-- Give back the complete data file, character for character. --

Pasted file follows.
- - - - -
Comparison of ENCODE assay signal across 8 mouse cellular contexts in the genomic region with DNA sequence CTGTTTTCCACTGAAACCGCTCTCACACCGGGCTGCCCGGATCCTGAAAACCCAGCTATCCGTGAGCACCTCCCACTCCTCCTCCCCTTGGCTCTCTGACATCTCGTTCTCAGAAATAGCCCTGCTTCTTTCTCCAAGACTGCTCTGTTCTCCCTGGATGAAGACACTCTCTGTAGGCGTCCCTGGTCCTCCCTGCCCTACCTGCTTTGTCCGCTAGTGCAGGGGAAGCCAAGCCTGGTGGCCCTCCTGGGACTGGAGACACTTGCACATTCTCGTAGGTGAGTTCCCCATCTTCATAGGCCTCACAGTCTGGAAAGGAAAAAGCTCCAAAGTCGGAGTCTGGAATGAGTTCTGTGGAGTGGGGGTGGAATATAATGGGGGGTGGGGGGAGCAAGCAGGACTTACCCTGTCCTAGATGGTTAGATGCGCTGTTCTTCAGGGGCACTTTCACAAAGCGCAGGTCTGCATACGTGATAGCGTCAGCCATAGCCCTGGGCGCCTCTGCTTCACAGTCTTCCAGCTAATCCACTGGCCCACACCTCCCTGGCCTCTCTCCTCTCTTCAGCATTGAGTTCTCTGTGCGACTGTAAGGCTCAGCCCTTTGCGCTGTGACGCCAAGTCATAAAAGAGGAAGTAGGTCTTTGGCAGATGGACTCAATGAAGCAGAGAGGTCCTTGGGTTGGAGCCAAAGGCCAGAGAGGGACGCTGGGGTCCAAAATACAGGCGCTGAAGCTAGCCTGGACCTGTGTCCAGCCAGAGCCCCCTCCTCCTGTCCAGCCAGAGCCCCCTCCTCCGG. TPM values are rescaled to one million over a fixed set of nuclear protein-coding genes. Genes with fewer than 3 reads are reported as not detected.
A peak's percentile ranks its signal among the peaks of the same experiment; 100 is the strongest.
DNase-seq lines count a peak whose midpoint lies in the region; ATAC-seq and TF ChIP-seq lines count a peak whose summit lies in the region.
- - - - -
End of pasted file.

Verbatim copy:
Comparison of ENCODE assay signal across 8 mouse cellular contexts in the genomic region with DNA sequence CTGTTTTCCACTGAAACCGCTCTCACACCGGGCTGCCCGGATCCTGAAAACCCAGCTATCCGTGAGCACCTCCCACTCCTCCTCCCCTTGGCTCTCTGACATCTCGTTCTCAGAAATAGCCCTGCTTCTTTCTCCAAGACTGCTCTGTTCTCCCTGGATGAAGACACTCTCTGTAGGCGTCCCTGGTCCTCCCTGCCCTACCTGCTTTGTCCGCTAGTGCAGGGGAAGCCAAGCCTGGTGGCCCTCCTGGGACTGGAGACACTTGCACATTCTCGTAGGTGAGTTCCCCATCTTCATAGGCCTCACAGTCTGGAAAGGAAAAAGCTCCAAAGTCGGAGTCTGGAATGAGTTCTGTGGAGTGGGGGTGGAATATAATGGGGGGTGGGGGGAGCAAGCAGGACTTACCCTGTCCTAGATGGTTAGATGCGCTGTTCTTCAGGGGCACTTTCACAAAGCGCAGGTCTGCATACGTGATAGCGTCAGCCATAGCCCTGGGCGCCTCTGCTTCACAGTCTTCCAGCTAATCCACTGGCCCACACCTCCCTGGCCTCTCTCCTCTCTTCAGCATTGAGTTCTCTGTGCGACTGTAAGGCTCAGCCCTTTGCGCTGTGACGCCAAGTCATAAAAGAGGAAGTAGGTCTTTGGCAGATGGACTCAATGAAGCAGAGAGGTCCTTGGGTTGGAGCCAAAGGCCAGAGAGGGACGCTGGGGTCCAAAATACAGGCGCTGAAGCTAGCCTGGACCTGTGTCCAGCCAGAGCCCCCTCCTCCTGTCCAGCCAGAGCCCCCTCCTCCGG. TPM values are rescaled to one million over a fixed set of nuclear protein-coding genes. Genes with fewer than 3 reads are reported as not detected.
A peak's percentile ranks its signal among the peaks of the same experiment; 100 is the strongest.
DNase-seq lines count a peak whose midpoint lies in the region; ATAC-seq and TF ChIP-seq lines count a peak whose summit lies in the region.